My LGBTQ+ Influencers

by T. Mack


It’s Pride Month, which some people think is an excuse to party and parade march while draped in rainbow flags for a solid 30 days. However, this month is actually meant to recognize the impact that lesbian, gay, bisexual and transgender individuals have had on history locally, nationally, and internationally. I’ll admit that I’m not as educated as I should be on that subject. I’m working on it, though. And I spent the earlier part of this week trying to highlight a few folks in the entertainment industry who I believe are currently having very positive influences in their arenas. However this did seem like the perfect time to highlight a few people from the LGBTQ+ community who have been influential to me personally. So today, I’d like to talk about 4 people, specifically, who have in some way helped shape me and shown me what is is to be your true self and show love and support for those going through the struggle.


My childhood friend, C.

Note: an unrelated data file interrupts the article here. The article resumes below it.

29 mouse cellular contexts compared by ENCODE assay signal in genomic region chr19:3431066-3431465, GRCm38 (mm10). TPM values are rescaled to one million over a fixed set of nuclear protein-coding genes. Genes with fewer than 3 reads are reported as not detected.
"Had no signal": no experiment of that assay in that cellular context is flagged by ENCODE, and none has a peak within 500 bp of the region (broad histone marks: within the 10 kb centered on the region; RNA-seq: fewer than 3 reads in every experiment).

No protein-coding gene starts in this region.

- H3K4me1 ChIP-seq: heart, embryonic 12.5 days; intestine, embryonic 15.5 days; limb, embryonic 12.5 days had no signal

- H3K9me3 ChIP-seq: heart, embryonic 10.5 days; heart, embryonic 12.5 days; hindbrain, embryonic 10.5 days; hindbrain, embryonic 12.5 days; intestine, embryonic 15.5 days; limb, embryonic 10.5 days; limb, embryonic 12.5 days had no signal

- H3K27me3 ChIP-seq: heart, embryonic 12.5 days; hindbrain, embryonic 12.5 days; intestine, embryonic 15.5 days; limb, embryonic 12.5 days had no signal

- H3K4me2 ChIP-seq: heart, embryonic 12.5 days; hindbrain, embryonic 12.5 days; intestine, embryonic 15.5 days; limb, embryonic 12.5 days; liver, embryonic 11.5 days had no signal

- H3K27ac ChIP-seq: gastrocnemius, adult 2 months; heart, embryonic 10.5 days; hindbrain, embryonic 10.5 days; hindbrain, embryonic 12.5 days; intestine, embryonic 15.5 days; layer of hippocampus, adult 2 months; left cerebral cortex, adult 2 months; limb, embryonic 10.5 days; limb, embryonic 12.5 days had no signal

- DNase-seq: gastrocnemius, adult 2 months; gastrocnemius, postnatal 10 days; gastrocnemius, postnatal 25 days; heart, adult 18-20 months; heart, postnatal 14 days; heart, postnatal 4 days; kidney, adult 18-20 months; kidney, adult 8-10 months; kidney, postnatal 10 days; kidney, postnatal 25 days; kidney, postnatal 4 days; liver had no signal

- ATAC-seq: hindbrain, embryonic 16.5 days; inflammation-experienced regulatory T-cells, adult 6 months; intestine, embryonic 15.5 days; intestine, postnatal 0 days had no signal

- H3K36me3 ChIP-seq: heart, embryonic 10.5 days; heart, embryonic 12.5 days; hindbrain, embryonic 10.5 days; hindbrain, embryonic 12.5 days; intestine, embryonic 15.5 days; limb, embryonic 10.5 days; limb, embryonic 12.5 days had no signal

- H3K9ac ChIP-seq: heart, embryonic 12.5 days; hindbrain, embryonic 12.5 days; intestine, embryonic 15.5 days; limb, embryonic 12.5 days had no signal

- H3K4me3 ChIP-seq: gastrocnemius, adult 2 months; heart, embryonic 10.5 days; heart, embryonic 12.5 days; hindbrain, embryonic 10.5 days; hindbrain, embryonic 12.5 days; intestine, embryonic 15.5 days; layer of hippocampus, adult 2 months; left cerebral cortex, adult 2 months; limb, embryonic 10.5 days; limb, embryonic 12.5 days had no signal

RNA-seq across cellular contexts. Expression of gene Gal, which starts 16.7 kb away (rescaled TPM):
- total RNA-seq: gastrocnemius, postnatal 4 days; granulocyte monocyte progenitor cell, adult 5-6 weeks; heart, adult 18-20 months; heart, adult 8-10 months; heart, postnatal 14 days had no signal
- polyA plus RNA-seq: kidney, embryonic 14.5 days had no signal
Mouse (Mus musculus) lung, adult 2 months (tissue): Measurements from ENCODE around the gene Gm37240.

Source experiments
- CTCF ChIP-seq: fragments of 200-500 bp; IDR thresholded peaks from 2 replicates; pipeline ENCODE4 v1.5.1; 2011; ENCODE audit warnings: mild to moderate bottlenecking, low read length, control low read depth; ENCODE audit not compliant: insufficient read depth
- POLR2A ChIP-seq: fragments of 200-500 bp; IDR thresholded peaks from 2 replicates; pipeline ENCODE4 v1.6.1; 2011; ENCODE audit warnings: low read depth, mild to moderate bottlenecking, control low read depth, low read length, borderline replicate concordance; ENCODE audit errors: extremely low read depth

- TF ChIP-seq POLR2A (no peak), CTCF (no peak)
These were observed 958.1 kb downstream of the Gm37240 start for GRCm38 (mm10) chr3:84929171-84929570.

When I was 12, my family made a big change by switching churches. (For those that don’t know, I’m black and grew up in the American South, where church is the center of life for many in our community. The music is loud, the preaching is long, the hats are big, the food is good, and the services are numerous.) In the new church, I made a fast friend of C, the pastor’s grandson, who played the piano, sang in the choir, and made flowers for all the funerals. C was fabulous, flamboyant, and very out-and-proud homosexual. He was my first gay friend. He’d known he was gay since he was very young. And he had no problem with who he was, no matter who else might. He spent our teenage years (the 90’s) experimenting with his gender fluidity. Back then, we didn’t even know the words for that. It wasn’t a movement. It was just C. It was fun and funny and a little weird. But he didn’t let anything stop him. Not gossipy church ladies. Not family expectations. No teasing or bullies. Nothing. I never tried, but I’m happy to say if I had, he wouldn’t have let me stop him, either. I’ve always been a confident person. I’ve never cared much what people think of me. But I believe had it not been for C, I might have hit a time in my teens where I did. I probably would have gotten to that really bad point that most teenagers do when they’re going through the worst of the hormones and having the hardest time and feeling their lowest and don’t know how to cope. I don’t remember going through that, though. And I think a big part of that was because I was spending too much time with C, whose larger-than-life personality and self-acceptance gave me a great example to follow. It’s 25 years later. C still sings, he’s making spectacular flowers for weddings now, and he’s still expressing gender fluidity. His makeup game is on point! We don’t talk much. But that’s okay. I still carry his influence with me daily as part of the confidence I have in being okay with being me.